Kathryn works in public relations and training for a non profit. In her off hours, she volunteers as a financial coach helping ordinary Canadians with the basics of money management. Her passions include personal finance and adult education. Kathryn, along with her husband and two children live in Ontario.





24 Comments, Comment or Ping

  1. 1. Beth

    Great post, and I totally agree! The Muppets’ Christmas Carol (my favourite version of the tale) is on my must-see list every Christmas.

    That and “How the Grinch Stole Christmas” — another favourite!

  2. 2. paul s

    Great article. Kathryn, really apprecite the perspective you add to an already great blog.

    Cheers.

  3. 3. cannon_fodder

    I’ve heard, and I believe it, that we are more likely to look back and regret the things we didn’t do more than what we’ve done.

    Some people are fortunate to be born with an innate love of saving rather than spending. The downside to that is the creeping evolution to becoming a slave to hoarding money for no other purpose than to see the amount grow. But, I’d rather be “afflicted” with that than someone who only feels fulfilled, albeit temporarily, when spending money – even if you can’t afford it.

    My wife and I complement each other in that she has influenced me to open up the purse strings a little more so we can enjoy the here and now. Conversely, I’ve affected her mindset so that she begrudgingly puts aside money automatically for retirement savings.

    We look forward to the time when we will be financially independent so that we can spend a lot more time, not money, on charitable pursuits. We strongly believe that there will be greater benefits for both parties if we can participate directly rather than just donate.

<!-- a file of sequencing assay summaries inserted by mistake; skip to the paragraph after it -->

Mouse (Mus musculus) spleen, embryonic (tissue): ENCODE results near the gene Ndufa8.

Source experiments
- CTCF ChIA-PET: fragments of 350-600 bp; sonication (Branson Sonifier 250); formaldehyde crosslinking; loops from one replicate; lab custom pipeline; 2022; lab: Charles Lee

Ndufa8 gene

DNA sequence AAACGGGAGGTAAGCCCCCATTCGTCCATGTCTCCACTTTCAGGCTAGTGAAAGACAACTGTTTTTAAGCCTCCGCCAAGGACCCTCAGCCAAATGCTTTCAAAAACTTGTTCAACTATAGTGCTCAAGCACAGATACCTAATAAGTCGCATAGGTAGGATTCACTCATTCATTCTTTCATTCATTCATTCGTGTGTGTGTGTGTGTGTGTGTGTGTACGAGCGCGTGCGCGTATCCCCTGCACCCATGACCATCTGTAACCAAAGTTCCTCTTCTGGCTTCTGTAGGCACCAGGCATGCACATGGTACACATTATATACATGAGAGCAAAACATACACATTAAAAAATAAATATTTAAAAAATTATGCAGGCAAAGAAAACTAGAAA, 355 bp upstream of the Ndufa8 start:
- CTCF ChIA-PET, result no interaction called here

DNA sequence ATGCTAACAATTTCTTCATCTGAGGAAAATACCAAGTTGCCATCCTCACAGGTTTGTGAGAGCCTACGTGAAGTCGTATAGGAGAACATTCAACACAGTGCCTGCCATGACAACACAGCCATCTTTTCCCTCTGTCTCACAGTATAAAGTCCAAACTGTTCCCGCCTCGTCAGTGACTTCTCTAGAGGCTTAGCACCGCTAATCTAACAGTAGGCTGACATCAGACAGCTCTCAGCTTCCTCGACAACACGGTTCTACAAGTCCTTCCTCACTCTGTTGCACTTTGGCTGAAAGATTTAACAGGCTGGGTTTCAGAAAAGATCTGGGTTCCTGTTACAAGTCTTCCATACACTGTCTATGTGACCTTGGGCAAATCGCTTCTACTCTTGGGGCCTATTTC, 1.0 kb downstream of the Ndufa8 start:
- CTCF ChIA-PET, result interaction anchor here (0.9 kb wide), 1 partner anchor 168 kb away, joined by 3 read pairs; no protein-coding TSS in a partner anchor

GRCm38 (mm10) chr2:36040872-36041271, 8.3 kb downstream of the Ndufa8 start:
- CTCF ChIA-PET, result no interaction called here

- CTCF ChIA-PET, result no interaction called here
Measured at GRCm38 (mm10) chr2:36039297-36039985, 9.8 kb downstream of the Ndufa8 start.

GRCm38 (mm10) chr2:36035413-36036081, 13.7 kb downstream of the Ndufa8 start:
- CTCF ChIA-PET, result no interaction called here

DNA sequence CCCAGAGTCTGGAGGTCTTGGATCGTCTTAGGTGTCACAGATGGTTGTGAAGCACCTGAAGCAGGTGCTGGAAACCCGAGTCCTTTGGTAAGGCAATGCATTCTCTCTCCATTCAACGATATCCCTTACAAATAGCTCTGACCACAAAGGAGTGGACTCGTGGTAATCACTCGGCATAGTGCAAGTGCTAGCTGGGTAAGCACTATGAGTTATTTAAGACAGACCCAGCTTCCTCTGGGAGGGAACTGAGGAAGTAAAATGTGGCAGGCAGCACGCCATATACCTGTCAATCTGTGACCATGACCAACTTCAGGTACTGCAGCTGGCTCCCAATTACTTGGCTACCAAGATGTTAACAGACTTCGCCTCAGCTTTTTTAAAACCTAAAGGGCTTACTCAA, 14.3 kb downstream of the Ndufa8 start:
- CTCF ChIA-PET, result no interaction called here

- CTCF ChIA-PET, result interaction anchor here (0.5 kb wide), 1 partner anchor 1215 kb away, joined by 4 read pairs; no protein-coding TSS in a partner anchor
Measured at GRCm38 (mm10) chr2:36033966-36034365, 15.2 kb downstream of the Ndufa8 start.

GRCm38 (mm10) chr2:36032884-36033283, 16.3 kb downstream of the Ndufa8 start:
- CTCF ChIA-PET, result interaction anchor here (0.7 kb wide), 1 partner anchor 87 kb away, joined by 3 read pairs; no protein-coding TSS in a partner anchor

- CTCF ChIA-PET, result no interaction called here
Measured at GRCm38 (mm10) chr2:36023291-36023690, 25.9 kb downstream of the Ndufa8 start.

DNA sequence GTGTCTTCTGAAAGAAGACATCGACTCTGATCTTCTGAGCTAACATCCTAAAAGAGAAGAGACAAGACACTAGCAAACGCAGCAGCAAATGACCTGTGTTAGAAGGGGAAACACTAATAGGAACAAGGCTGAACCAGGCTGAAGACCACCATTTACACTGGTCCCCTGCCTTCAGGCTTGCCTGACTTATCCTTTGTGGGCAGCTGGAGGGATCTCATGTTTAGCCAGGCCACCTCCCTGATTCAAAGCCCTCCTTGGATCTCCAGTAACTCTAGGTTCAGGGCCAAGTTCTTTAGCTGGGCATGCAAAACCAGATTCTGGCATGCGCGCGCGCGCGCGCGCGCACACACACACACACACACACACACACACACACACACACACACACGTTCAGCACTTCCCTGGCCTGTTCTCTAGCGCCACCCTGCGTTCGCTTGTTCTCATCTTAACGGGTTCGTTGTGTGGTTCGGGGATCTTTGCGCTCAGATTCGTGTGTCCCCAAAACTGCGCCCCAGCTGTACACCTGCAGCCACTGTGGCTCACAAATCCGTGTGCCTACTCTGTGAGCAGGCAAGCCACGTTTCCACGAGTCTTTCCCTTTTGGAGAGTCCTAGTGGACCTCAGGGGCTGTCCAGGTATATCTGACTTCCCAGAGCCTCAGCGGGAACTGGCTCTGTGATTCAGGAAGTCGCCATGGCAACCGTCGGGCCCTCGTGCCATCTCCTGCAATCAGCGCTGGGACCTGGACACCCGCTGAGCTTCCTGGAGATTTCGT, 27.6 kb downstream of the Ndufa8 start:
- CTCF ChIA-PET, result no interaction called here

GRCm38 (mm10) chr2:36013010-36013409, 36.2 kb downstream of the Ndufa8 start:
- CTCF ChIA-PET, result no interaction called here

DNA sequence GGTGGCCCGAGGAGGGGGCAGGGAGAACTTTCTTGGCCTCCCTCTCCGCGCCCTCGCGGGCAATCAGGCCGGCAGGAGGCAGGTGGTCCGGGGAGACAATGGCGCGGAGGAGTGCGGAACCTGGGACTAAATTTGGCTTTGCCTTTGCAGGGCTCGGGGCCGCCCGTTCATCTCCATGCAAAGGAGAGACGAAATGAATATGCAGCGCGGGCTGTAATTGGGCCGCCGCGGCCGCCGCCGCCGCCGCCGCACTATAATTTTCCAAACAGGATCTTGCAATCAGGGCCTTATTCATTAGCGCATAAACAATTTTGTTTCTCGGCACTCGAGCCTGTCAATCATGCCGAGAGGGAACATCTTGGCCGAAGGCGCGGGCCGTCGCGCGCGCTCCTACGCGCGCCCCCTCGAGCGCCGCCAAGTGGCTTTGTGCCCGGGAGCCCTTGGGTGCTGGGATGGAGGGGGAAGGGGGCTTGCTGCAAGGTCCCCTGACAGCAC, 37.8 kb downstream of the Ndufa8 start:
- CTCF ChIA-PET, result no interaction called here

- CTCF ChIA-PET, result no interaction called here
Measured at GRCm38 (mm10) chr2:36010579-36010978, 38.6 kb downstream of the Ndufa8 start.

But, all of this reflection and giving is most effective if you truly feel blessed. My wife and I know that we are very lucky to have found each other and to be in the positions we are. Although her family is physically but not emotionally close to her, we know that if she needed them they would not hesitate to support her. On the other hand, my family is not close physically but is involved emotionally which provides that day-to-day comfort.

    No matter how bad things get, there are many people in more difficult positions than you are – and they get through it. It is that thought that helps us navigate through challenging times.

  4. I’d like to have Scrooge’s money to be generous with :-)

  5. 5. Caitlin

    What a great twist on being like Scrooge!

  6. Another great post.

    Merry Xmas everyone – have a great holidays.

  7. Great Article, you got me with the title!

    Thanks and Happy Holidays!

  8. 8. saveING.ca - This is why I opened an ING account

    very well written. Merry xmas to all.
    Serenity, health and happiness

  9. 9. cashback cards

    There is no better than to give, but have the right attitude when you give!
    Merry Christmas to all!

  10. 10. Elbyron